If you do think your fungus gnats aren’t responding to the cinnamon, it’s probably time to try another measure like hydrogen peroxide.

If you want to see how to use hydrogen peroxide to get rid of fungus gnats, check out this article here.

Why Else Put Cinnamon On Plants?

Cinnamon has a few other benefits other than getting rid of fungus gnats which I’ll list out here in case you’re interested:

1. It Prevents Mold Growth

If there’s enough moisture, mold can start to grow on the surface of your soil. There are mold spores everywhere! It’s both not a good look and it might not be the best for your plant if the growth gets out of control.

As a fungicide, cinnamon is a great way to discourage mold from establishing a foothold in your plant soil.

2. It Repels Other Unwanted Guests

Cinnamon doesn’t just work on fungus gnats. There are also a few other critters that are turned off by the smell of cinnamon including:

  1. Ants
  2. Squirrels
  3. Mice
  4. Spiders
  5. Cats (But it can be harmful to their health)

So in case you run into other pest problems in the future, cinnamon can be a versatile home remedy for that.

3. It Can Protect Cuttings or Open Plant Wounds

If you’ve been pruning your plants, applying some cinnamon on the open cut can help protect them by preventing fungal infections. 

If you’ve heard about the importance of sterilizing your pruning tools, adding some cinnamon to the cut is doing essentially the same thing. You’re essentially just sterilizing the cut with some anti-fungal powder.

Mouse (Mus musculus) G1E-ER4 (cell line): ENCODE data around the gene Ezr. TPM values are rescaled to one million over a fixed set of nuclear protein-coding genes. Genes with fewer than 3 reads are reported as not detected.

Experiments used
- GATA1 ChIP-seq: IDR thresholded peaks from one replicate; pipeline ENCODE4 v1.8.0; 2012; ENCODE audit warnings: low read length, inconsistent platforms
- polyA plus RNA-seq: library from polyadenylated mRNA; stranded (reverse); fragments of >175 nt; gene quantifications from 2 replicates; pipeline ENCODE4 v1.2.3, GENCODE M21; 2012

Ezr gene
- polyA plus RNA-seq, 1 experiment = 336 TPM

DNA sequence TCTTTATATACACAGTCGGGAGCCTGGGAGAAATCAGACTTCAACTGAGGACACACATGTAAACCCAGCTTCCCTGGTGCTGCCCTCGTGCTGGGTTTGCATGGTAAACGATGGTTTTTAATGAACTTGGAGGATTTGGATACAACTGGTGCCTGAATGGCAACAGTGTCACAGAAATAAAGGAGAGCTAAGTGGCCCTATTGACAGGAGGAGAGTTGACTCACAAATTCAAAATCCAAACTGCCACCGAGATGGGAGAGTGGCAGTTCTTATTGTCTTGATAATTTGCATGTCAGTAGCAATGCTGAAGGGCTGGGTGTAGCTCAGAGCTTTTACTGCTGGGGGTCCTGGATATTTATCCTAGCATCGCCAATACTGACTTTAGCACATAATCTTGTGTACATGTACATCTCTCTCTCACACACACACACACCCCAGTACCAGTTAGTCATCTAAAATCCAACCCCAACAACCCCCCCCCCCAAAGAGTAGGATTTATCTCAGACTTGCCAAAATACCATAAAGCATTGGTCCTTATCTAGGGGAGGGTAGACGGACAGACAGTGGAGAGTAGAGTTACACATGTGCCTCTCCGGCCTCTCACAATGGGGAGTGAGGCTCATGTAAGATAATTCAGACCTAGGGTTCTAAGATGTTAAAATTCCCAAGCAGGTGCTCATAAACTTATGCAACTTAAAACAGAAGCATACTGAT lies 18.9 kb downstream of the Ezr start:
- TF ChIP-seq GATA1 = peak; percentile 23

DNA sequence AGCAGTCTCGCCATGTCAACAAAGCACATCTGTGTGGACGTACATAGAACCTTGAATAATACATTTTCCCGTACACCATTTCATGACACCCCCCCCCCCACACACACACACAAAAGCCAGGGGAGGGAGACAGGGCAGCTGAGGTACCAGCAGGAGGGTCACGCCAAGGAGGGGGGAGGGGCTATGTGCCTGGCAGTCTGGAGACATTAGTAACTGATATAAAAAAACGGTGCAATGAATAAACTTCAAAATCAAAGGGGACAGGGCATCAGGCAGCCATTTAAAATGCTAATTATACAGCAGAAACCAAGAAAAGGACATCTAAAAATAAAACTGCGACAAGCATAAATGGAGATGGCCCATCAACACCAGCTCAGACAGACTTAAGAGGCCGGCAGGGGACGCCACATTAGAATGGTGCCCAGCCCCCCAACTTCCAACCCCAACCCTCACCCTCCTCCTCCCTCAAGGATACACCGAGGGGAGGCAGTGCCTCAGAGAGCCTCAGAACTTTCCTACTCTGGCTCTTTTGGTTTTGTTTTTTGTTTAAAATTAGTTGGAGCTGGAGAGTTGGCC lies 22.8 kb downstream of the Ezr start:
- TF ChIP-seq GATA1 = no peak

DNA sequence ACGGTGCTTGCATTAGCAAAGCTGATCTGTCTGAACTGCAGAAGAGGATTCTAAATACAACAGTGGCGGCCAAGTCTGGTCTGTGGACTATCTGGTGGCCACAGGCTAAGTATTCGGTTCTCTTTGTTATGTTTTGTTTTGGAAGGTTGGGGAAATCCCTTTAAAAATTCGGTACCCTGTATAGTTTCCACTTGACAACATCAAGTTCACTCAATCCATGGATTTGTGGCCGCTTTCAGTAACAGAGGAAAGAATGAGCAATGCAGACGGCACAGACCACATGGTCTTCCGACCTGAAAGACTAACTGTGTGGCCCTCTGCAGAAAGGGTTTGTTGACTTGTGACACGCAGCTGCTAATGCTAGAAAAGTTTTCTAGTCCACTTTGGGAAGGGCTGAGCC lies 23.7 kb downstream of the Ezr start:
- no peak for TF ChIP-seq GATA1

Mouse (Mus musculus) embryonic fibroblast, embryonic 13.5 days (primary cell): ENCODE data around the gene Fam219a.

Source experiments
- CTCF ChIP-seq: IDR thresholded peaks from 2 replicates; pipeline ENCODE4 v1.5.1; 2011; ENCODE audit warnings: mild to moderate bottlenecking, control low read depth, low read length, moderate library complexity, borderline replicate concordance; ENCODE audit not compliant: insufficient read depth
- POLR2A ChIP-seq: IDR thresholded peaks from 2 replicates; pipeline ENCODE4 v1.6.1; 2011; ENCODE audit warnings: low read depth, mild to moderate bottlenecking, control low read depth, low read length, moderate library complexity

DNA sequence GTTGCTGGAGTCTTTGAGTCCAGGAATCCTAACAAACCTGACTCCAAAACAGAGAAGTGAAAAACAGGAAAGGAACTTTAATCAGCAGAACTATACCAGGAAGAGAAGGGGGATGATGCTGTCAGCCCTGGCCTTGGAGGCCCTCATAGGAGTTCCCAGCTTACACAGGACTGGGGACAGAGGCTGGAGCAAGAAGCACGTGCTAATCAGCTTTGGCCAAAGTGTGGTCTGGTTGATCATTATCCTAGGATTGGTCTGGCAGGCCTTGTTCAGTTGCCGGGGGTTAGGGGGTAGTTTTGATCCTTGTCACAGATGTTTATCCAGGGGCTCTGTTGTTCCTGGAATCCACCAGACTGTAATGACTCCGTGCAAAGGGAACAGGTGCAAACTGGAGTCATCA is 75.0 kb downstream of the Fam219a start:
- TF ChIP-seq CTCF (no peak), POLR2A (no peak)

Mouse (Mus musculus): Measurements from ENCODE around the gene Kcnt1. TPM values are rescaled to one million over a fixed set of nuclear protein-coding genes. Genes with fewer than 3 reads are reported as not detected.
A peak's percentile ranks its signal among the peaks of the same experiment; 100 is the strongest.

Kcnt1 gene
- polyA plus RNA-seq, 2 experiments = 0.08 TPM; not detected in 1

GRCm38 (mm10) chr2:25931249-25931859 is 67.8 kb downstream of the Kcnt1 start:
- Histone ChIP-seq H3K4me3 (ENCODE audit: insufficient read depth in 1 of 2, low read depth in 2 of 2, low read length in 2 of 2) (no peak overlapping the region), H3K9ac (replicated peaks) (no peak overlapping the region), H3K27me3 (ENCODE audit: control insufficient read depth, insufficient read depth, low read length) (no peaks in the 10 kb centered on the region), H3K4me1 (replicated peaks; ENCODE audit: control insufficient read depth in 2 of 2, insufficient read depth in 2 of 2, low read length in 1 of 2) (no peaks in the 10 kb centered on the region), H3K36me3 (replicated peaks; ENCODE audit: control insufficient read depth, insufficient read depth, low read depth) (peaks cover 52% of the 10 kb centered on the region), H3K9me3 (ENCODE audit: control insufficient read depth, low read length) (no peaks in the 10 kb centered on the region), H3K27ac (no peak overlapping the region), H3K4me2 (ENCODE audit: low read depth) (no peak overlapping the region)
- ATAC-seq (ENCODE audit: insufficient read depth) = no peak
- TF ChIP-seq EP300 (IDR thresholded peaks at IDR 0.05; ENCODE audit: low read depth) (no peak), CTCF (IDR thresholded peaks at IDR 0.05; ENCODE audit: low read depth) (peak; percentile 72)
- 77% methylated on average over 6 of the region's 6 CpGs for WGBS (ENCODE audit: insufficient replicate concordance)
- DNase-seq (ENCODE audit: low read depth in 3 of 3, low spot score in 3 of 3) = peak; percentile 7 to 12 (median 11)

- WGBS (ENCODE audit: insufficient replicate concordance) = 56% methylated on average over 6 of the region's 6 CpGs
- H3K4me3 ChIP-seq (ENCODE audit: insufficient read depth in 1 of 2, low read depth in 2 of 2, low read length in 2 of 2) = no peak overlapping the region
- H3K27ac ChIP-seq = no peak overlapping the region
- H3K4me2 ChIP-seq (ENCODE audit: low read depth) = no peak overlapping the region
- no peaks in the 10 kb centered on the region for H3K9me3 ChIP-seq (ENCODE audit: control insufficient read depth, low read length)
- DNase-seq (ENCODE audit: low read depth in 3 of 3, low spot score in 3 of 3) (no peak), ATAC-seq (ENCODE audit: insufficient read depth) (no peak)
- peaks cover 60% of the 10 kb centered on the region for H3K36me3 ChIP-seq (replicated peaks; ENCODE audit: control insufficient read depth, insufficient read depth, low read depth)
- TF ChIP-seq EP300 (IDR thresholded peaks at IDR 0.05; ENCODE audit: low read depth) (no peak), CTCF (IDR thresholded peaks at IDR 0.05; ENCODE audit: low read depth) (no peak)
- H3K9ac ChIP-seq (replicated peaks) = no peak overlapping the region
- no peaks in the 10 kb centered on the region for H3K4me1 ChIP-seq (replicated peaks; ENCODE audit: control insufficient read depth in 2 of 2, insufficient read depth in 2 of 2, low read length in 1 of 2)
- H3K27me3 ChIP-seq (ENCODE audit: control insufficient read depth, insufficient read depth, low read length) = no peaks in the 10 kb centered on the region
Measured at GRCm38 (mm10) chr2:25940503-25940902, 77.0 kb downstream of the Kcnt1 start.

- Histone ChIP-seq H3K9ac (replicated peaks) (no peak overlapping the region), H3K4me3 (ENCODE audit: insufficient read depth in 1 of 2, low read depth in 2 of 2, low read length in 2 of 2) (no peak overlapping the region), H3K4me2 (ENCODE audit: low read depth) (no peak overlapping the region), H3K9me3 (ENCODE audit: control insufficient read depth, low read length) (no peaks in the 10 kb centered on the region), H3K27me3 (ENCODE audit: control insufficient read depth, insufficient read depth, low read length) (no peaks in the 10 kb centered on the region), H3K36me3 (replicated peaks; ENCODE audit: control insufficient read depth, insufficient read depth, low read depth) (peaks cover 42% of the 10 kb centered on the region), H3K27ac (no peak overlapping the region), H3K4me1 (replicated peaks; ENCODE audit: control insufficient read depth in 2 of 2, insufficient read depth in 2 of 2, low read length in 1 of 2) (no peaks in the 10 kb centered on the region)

This is why cinnamon is often cited as a rooting agent. Its natural fungicidal properties help prevent fragile cutting roots from rotting.

This is especially useful for new plant cuttings, which tend to be extra sensitive to bacteria and fungal growth.

Can Cinnamon Damage Plants?

Even when applying cinnamon powder directly to plants, it is completely safe and non-toxic both for plants and people.

Cinnamon oil, however, is a little bit of a different story. It’s a more concentrated form of cinnamon that potentially has phytotoxic properties when applied to plants. There are even some commercial herbicides that use cinnamon oil as one of the ingredients.

But it’s important to note that cinnamon oil is only dangerous at higher concentrations. Even then, it’s usually combined with other ingredients when the intended effect is to make a herbicide.

Most recipes for using cinnamon oil on plants recommend you dilute it with water, for example 20 drops of cinnamon oil to 2 cups of water.

If cinnamon is applied in moderation (as most household uses are) it’s perfectly safe for plants. I don’t think it’s really possible to reach dangerous concentration levels without getting some kind of special lab-grade cinnamon extract or directly pouring a bottle of pure cinnamon oil onto your plant.

I hope you’ll give cinnamon a try on your fungus gnat problem!